Tear apart a bookshelf speaker, and you’ll find a big donut-shaped magnet. Open up another, and you’ve got two, identically shaped, bloody giant magnets.
Flip one in reverse, thread them on pen, and the top one will levitate.
That’s not magic, that’s just science. Opposing poles repel, and a repelling force makes floaty business.
In 2001, Mattel unleashed one of the most magical hunks of plastic on the planet: Harry Potter’s Levitating Challenge. It put you in first year Harry Potter’s cloak, tasking you with completing the entry-level levitation exams. Providing an opportunity to master your ‘wingardium leviosa’, thousands of early naughties pre-teens probably got their rocks off from this wizard fantasy.
Harry Potter’s Levitating Challenge didn’t appeal to Hogswarts fan inside me, because that fan doesn’t exist. Despite being born in 1993, I’ve only read two and half of the books – and watched four and a quarter of the movies.
Witchcraft – in-front of my very muggle eyes – is what did appeal to me. Somehow, a strange, shield-shaped orange-coloured peice of plastic could break the laws of physics. Flip the switch and you’ll hear the memorable “boo-dee-doo-dee-doo-bo-de-dee” chime. Within seconds, a tiny ball will poltergeist-itself right out of the cauldron. No strings, no tricks. Just pure magic.
A voice which resembles Microsoft Sam far too closely reminds you to “co-emple-ete the cou-erse as fast as-you-can,” and then it’s over to you. By virtue of turning a giant crank, you too can control that magic floaty ball that spits right of the face of God.
Levels of detail unrivalled in other Mattel games always stuck out for me in H.P.L.G. (that’s what us cool kids abbreviate it to).
In addition to moving the ball around the course, you could control the height with a little lever. As the lever moved up, the ball moved up – and also Harry’s arm moved up at the same time like he really knew what was going on and wasn’t just a poorly painted figure.
In a way, it showed a very primate example of inverse kinematics. Pretty impressive for a 14-year-old game that RRP’d for about £25.
Like the best modern games, H.P.L.G could be reconfigured for a whole host of nimble challenges. Pop all the plastic pieces of the board, and you could make the ball do sick flips and trick on a blank canvas.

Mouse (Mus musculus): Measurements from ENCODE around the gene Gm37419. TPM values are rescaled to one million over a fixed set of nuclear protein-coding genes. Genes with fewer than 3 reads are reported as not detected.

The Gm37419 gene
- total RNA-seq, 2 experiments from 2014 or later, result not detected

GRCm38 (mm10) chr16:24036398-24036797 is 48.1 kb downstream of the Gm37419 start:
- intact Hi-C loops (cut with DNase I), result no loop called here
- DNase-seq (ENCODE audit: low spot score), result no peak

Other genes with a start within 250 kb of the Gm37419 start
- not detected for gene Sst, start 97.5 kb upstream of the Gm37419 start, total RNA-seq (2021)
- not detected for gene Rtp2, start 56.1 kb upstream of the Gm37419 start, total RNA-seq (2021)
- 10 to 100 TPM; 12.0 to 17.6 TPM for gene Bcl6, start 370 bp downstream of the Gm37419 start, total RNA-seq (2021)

You had 10 unique pieces to play around with. Rather than go into detail on each, it’s simply easier to rank them all in order of not-shitness:
10. The shit plank with a shit hole in it.
9. Hollow no-challenge ghost totem pole (for casuals)
8. Impossible twirling purple barrel (RIGGED!)
7. Nerf’d guilliotine that my cousin said he didn’t break.
6. Stupid broom.
5. Godly cage.
4. Sit’n’spin ledge for true gamers(tm)
3. ‘The Good Hoop’
1. Almighty spinning hole-wheel (ENTER IF YOU DARE!! NO LOSERS!!)
Configurations were literally endless. I’ll admit I never achieve my dream of buying multiple sets to enable a course entirely spinning hole-wheels, but there’s still time to dream.
Back in ’02, the beauty came in balancing these components to make a course that’d you easy for you (the master games man), but devilishly difficult for siblings or playing-because-mum-said-so distant relatives.
If none of this sounds magic enough, you might be please to know that Mattel up-cycled the gamed in 2009.
Rather than re-branding the game for Harry Potter’s Bad Year: Parts 1 and 2, they removed witchcraft entirely. Science took it’s place, in the form a game that hooked directly into your brain.
Duotone, bland and uninspiring, it didn’t score very good reviews. But if you want to grab a copy, you can still get it here, for £151.
Failing that, there’s always giant, donut-shaped magnets.